New CGAP Survey Finds Technology Alone Cannot Deliver Successful Interoperability in Digital Financial Services Governance and business incentives needed for pro-poor payment systems to work well

WASHINGTON, Jan. 16, 2017 /CNW/ -- No matter how well designed the technology, interoperability in digital financial services will not reach its full potential unless the right business structure and incentives are in place, CGAP found in its new report, Digital Finance Interoperability and Financial Inclusion: A 20-Country Scan

When financial service providers and regulators talk about interoperability, it brings to mind images of switches, platforms and software – in short, the technical tools that allow modern payment systems to work together. But CGAP's new global survey of interoperability finds that seamlessly exchanging payments quickly and cheaply – an important means for connecting poor people to the formal economy – is about more than the technical connections.

A successful interoperable payment system depends upon three elements, it said:

  • Governance and operating rules covering how participants make decisions, jointly manage operations and consider risk must be in place;
  • Business agreements that balance the economic interests of participants, from pricing to brand marketing, are needed in order to incentivize them to exchange payments; and
  • The technical infrastructure connecting participants, which can be anything from a payment switch or a bilateral connection to a third-party service, must be sound.

Greta L. Bull, CEO, CGAP said, "Interoperability is important for the development of digital financial services, as it provides a better experience for low-income consumers and introduces efficiencies and scale into the payment system.  Many countries are exploring pathways to interoperability.  What this research demonstrates is that there is no one formula for achieving interoperability."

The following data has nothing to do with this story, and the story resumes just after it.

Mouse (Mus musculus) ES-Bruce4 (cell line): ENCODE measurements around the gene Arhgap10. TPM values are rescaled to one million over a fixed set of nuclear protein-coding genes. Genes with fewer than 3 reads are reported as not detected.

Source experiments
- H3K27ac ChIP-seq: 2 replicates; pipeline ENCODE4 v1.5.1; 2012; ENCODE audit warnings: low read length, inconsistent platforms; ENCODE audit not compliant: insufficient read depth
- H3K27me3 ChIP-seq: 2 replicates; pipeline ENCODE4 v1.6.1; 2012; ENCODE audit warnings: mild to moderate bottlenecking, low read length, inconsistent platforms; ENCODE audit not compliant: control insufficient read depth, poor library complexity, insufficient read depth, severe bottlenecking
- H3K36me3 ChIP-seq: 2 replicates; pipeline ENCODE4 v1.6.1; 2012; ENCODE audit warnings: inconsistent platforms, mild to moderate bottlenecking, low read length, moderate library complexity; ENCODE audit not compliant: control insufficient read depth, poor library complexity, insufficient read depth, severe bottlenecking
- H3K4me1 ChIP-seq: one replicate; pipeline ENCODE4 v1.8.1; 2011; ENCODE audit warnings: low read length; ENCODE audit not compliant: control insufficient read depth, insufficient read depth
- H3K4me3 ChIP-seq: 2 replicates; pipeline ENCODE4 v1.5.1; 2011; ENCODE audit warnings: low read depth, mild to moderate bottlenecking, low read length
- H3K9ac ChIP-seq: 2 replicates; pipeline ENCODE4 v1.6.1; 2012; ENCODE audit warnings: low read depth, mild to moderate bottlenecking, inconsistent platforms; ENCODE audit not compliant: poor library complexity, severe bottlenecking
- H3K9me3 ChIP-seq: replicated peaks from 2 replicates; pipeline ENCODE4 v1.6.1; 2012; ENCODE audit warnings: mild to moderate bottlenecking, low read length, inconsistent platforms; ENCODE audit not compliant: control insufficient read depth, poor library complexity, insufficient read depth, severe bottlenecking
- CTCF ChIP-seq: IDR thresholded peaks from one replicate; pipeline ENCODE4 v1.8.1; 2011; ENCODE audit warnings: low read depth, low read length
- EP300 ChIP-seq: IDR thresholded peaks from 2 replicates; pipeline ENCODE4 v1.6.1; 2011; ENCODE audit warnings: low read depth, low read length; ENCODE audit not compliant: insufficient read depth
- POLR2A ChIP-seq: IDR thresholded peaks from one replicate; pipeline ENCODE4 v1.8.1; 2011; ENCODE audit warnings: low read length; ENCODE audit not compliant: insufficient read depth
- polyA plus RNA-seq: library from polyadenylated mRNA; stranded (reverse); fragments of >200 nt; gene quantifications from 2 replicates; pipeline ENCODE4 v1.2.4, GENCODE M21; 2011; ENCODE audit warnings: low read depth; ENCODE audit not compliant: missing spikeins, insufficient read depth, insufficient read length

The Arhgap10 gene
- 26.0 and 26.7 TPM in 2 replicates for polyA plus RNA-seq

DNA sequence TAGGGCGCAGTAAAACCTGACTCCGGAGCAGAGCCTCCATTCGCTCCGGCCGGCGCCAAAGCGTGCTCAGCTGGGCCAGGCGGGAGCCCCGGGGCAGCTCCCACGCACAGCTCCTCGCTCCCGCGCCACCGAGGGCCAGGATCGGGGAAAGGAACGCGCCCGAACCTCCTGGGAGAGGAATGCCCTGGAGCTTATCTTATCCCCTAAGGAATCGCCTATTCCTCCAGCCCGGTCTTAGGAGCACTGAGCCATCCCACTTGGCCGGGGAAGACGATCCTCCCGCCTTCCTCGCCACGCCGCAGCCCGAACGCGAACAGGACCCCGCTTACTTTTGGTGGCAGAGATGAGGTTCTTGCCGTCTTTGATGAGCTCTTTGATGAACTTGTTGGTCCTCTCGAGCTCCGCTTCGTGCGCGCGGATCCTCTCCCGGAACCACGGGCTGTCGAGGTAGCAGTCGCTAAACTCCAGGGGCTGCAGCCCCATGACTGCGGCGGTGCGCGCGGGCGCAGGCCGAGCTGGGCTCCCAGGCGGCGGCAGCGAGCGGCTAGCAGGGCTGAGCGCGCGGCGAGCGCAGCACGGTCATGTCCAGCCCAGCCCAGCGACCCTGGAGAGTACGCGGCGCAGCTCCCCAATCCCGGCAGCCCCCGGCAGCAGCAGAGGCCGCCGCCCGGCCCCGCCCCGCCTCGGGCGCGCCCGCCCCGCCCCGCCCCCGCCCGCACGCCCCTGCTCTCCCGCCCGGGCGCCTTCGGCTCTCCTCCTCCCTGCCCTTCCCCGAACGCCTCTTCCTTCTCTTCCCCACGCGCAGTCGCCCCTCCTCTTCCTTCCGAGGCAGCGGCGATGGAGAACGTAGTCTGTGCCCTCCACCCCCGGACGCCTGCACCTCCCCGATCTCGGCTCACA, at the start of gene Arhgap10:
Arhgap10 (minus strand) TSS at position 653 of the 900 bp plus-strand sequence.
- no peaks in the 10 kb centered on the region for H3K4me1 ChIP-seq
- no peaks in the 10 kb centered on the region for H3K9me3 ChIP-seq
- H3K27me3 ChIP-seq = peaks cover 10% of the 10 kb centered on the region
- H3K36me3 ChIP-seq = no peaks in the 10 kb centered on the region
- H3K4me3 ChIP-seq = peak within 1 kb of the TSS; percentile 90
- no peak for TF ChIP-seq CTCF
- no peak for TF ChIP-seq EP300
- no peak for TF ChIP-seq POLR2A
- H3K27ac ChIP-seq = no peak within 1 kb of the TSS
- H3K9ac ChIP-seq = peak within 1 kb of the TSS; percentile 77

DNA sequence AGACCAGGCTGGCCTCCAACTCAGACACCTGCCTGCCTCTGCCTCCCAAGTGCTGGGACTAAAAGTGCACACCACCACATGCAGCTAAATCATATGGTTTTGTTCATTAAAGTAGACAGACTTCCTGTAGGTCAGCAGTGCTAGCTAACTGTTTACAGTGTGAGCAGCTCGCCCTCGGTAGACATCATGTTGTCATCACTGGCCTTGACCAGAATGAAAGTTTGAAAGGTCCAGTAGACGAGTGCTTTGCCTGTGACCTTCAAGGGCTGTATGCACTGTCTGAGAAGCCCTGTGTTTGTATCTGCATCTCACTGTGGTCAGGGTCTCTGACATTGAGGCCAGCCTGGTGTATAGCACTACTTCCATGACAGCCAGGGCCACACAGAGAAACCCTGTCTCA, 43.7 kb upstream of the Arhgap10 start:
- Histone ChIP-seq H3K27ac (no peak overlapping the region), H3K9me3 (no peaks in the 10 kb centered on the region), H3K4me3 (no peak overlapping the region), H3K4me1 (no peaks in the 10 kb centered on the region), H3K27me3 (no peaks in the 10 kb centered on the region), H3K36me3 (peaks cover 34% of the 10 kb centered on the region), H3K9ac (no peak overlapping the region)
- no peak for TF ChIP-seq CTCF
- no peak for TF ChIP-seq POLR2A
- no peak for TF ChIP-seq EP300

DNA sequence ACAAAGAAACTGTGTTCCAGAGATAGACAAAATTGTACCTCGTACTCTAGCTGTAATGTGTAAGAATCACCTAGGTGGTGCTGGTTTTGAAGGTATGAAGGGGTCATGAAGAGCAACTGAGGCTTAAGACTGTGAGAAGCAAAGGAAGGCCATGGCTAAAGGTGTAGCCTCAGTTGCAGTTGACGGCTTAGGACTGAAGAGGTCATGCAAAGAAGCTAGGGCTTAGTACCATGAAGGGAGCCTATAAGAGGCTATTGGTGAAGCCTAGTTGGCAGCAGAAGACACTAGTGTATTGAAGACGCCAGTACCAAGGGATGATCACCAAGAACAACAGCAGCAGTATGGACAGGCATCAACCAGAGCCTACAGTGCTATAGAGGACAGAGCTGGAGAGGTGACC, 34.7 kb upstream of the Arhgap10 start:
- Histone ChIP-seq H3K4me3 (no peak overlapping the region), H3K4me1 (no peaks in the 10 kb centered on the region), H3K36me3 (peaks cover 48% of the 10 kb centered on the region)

The survey also made the following findings:

  1. Timing: Although various systems and technical infrastructure may be in place, it takes time for changes in financial behavior to happen and for end users to understand how to use the system.
  2. Focus on Technology is Shortsighted: Although interoperable systems may involve technology, other crucial elements such as good governance and business incentives are essential. The end result will be more people using formal financial services and businesses benefiting from increased uptake.
  3. Chicken or Egg? Digital financial services is not necessarily a precondition to set up an interoperable system, and there is no clear route or timing to set up the system. Some interoperable systems are market driven and some are government and policy driven; it depends on the country context.

CGAP's survey is a first of its kind and shows the progress made toward interoperability in 20 countries, including India, Kenya, Egypt and Mexico, across three continents. It provides an overall assessment of payments made to and from small-value transactional accounts through three types of interoperable systems between three or more providers, two providers and through a third party that connects various providers to each other.

CGAP Working Paper: Digital Finance Interoperability and Financial Inclusion: A 20-Country Scan, by Pablo Garcia Arabehety, Gregory Chen, William Cook and Claudia McKay

PowerPoint Slide Deck:

CGAP (Consultative Group to Assist the Poor) is a global partnership of over 30 leading organizations that seek to advance financial inclusion. CGAP develops innovative solutions through practical research and active engagement with financial service providers, policy makers, and funders to enable approaches at scale. Housed at the World Bank, CGAP combines a pragmatic approach to responsible market development with an evidence-based advocacy platform to increase access to the financial services the poor need to improve their lives. More at



For further information: Esther Lee Rosen, CGAP |, 202-458-0147,

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